These strategists are smart, clever, and may be ruthless in attempting to achieve the leader’s goal to which they, themselves, have become utterly committed. They are a team working together effortlessly to bring about united action. This is the dynamic phase of the movement where protests, often violent are likely to occur by crowds insisting on immediate drastic change. These protests are encouraged and may even be staged and manipulated by the strategists. These organized men of action are intent on possessing the movement and its outcome, and attract ambitious people who wish to further their careers. The use of force to gather more and more people into the movement can overwhelm whole populations even while the strategists claim that the people joined consensually.
Yet, even these organizers may be completely ignorant of the difficulties that lie ahead. They are not big-picture people who can intuit the long-term. These are short-term thinkers and doers trying to achieve the next objective as they see it.
People who join a mass movement have certain characteristics in common with one another. These are people who are immensely frustrated. They may once have had a decent middle-class or an upper lower-class life, but now they see their incomes and their situations declining. They remember good times, but feel that they no longer have them. They are immensely discontented, but they are not destitute. They want sudden and spectacular change in their lives. An articulate and charismatic leader has convinced them that this is possible if only they will follow him.
Further, a joiner of a mass movement may have felt as if he was alone, that no one understood or cared about his situation, that there was no possibility of redress for the wrongs that he perceives were done to him. Joining a mass movement for such a person is like joining a brotherhood. Suddenly here is a leader who understands, who echoes the frustrations felt by himself and so many others. The joiner is no longer alone.
Having joined, whether by persuasion or by coercion, the joiners need to blend in, learn the lingo, and learn how to behave in a way that is acceptable to the leader and to the movement. They imitate, and so lose any sense of self that they might once have had. Both those who joined by their own choice and those who were coerced into joining become fervent believers, because to do otherwise is to admit that they were cowards who could not stand up for what they once thought was truth. All existing ties to past allegiances must be broken.
Protests, large and small take place all over the world. If left alone, they may generally be peaceful.
Now, as true believers in the leader’s cause, they are ready to march lockstep into whatever action is required of them by the leader’s strategists. They see themselves as “the chosen.” They are estranged from their individual selves as they have become fanatical for the cause, and they feel free from any personal responsibility for actions taken in the name of the movement. Anyone not in the movement is seen as “other,” as “them,” and must be converted or eliminated. Force is seen as acceptable to further the movement, and the more that blood is shed, the more entrenched in their beliefs the joined must become to justify their actions.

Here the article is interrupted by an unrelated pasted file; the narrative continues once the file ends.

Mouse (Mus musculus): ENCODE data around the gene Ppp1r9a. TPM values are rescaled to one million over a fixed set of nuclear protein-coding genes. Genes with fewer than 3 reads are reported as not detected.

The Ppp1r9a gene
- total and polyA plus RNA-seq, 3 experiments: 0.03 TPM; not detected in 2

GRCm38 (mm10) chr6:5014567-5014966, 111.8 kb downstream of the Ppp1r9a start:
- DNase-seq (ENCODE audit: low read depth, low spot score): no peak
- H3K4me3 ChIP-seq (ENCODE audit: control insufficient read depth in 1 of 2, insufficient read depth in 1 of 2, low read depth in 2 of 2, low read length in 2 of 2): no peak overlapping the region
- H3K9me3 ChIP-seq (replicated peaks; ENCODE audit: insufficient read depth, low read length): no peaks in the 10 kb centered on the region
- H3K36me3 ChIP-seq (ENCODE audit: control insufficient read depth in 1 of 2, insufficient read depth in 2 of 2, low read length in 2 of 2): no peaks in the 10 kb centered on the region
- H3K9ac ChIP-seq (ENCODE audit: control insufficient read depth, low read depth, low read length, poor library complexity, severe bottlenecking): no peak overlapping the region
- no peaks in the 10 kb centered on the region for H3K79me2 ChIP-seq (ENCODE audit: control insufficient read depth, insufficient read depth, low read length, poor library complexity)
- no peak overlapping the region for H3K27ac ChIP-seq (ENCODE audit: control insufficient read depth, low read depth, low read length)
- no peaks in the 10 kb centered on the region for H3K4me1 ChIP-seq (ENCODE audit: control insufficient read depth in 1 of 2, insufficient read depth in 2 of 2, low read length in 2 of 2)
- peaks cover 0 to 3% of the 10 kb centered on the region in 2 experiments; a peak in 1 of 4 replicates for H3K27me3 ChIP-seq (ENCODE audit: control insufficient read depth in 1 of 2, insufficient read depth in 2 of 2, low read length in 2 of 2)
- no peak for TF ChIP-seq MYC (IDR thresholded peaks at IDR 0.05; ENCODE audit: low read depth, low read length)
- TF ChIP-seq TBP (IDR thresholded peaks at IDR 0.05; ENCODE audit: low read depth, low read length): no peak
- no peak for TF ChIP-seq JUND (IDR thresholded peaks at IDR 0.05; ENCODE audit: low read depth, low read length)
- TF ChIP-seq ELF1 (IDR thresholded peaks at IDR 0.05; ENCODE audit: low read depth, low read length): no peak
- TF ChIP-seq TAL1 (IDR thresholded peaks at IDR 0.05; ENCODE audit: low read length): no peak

When a successful mass movement gains the power that it has fought for, it morphs into a semblance of stability. It stops emphasizing its goal of immediate change and becomes more concerned with present realities. It stops being a movement and codifies itself into an organization or a religion or a government. It enters a phase where it creates rules and regulations and laws that will keep its true believers loyal. The message becomes vague, something that may be realized only in the distant future even while the organization seems to be making its doctrine more intelligible to the believers.
When looking at the mass movements of today whether they are currently rising or whether they rose in the past to become the established institutions of today, we might ask ourselves these questions.
- What is the message of the leader? Is it clear and easily understood?
- Does the movement/institution declare itself exclusive for only its members or is it the goal of the movement/institution to be beneficial, not only for myself but for the entire population regardless of ethnicity or general belief?
- If I join this movement/institution, what will be required of me? Do I have to set aside my values, to be a part of the group?
- What must I sacrifice to join this movement/institution and will it be worth it, for me and for those that I love?
The subject of mass movements is far more complicated than presented here, but this is written as a primer to get the reader started on his own journey of understanding this kind of societal change.
R. Z. Halleson